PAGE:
My Issue with Doing
I am going to write a memoir someday with the above title. I am a 'Doer', less of a 'be'er' (I know a 'be'er is not a word). I come from a long line of people who are always busy and always have a project to work on. I used to think that made me a productive part of society. I am also an aficionado of the To Do list and get all giddy when I mark something as completed. I have even found in my files, ancient To Do lists, stored away like priceless gems. Oddly none of those say Enjoy Life and Be Present.
The present revelation of my nature should not be a shock to me as others in my life see it. But I have been so good at keeping busy that I didn't have the time to realize that it was impacting my relationships with others and myself. I needed to practice stillness and fast (more doing). One such practice to stillness is meditation. I have been dawdling in meditation for many years now, trying various styles but none stuck with me. I had to find a practice that connected with my self as a doer.
I have now found a way to meditate that can incorporate some 'doing' and bring about some stillness. I have been using mala beads to meditate. These are the prayer beads that you see monks using during meditation or now adorning yoginis wrists everywhere. I sit comfortably, begin with an "Om" to set my intention and as I focus on my breath, I move the mala beads through the fingers of both hands one by one. I like the tactile feeling of the beads moving through my fingers. I feel gratitude that these natural seeds were sowed from somewhere in the world by someone in the world and now I can harness that energy to become still.
|My meditation place|
Paying attention to our breath known as Conscious Breathing, can also be a tool to use to be present rather than do. This is a way to begin our practice together to realize where we are starting off from. The article "Conscious Breathing" below presents an awakening on the breath and its role to lessen our doing and increase our 'being'.
My meditation practice may change again. Perhaps I will take less of an active meditative practice. (see Sa Ta Na Ma Meditation in sidebar for another example of active meditation) in the future. This serves me now. Explore your own meditation practices and the stillness it may bring.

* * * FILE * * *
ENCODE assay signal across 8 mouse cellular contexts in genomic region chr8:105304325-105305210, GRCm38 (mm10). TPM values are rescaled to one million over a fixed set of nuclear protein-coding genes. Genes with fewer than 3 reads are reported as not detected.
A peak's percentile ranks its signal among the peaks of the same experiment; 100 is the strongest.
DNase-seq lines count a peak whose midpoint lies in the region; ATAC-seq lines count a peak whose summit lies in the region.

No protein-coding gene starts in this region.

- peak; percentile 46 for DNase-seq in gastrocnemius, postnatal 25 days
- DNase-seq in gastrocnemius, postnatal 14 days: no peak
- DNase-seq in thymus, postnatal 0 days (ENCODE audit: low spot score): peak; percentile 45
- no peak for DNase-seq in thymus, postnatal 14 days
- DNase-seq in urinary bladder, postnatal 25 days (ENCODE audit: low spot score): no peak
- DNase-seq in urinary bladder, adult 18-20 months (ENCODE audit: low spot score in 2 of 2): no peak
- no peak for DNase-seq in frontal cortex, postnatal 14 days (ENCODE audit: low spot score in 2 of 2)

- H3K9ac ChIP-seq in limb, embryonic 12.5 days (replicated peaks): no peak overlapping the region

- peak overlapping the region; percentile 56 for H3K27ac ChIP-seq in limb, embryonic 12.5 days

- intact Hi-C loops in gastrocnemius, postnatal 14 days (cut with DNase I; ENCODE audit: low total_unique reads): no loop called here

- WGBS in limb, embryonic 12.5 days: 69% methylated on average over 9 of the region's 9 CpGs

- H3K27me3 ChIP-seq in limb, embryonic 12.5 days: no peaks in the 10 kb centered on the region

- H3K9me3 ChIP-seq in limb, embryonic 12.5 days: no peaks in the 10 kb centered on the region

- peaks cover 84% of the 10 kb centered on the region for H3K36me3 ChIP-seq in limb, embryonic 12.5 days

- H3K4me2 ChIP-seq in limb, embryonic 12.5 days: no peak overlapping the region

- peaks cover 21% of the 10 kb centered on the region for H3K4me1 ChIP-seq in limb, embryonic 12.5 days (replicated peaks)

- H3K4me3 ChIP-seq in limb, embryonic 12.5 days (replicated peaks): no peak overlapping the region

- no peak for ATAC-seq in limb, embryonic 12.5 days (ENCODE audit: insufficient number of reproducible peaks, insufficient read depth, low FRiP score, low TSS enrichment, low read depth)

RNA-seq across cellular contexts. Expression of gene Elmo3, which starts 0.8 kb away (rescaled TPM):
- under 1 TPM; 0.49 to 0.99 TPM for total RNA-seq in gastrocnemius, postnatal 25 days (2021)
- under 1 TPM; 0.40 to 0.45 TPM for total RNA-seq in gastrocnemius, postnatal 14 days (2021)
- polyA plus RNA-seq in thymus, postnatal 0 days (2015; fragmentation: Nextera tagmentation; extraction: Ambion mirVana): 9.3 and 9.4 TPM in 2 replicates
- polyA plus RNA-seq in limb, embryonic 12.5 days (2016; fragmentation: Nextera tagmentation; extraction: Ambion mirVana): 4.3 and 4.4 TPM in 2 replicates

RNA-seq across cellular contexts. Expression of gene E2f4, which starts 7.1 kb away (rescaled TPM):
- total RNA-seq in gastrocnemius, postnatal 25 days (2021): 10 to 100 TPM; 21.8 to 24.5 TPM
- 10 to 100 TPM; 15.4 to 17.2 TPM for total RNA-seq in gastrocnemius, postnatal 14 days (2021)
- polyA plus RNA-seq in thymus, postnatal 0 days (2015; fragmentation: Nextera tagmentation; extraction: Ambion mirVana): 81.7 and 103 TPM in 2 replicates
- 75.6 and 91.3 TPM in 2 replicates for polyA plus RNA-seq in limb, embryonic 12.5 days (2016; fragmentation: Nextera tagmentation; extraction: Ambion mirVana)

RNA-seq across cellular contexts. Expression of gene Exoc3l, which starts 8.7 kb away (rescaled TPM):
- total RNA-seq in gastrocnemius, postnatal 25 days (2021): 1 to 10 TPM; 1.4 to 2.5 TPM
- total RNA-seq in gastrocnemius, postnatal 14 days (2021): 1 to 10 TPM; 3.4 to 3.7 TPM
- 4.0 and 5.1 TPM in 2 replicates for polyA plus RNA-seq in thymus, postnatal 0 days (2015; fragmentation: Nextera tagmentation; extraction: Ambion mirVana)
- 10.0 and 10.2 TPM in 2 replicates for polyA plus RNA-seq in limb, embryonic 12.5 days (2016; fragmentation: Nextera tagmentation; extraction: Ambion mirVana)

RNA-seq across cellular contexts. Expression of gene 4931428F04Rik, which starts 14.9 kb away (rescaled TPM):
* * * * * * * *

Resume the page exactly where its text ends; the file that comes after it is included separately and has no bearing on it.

Benefits: Gently stretches the lower back, relieves shoulder tension and quiets the mind. Give a sense of security. Feeling support and release.
Extras:sandbag for sacrum
Place the two blocks at either the lowest or medium height, equidistant from each other bolster lengthwise on top of blocks. A s-fold or triple fold blanket on top of bolster. It may be more comfortable without blocks. Legs straddle the props at one end, and lengthen body over them. Head will rest on props. Additional blanket(s) may be used behind knees. Ideally props should extend all the way to the pelvis area but this may not be the case with your body structure. Stay here for 10 minutes to begin with, rotating head side to side.
Benefits: Stretches the torso and provides a gentle twist which allows a release in tension in the lower back area. Emphasis on three-part breath. Elongates side body.
Create a bolster fold from one blanket. Fold a blanket into smaller rectangle from a a full half fold. Lay flat on floor and fold in thirds, the final third folding under (s-fold) then fold 1/3 in and other third in with fringe on top third. Lie on right side with hip at the base of the blanket. Torso should rest on the blanket. Right arm rest on the floor with the palm up. The left arm can reach over the head to increase the stretch. Close your eyes and allow your body to relax and release any stress or tension. Slowly sit up and switch sides for the same amount of time.
Focus on your breath. Breath into your right side allowing that gentle stretch to travel from the tip of your fingers down your lower spine. Sense the left side of your body gently melting and surrendering to the ground beneath you. All tension and stress being recycled by mother earth. Sense the gentle letting go of your muscles and knowing that you are safe and supported. Breath deep and exhale soft and long.
Props: bolster, 4 blocks (or firm cushions, pillows or rolled-up blankets), 4 blankets and one extra blanket for warmth, strap and eye pillow
Place a block lengthwise under one end of a bolster to prop it up on an incline, add another block under bolster for stability. We used the wall in this week's class placing the bolster at a higher elevation. Place a double-fold blanket on floor next to low end of bolster and a long rolled blanket on top next to bolster (for sacral support). Sit with your back to the short, low end of the bolster. Place two blocks where your knees will rest (can top with a soft blanket or use other props as necessary for propping knees) Bring your legs into Bound Angle Pose with the soles of your feet together. Wrap a blanket around your feet to create a feeling of containment. Lie back on the bolster. Place supports under your arms so that they are not dangling and there is no feeling of stretch in the chest. Stay in the pose for 10 to 15 minutes.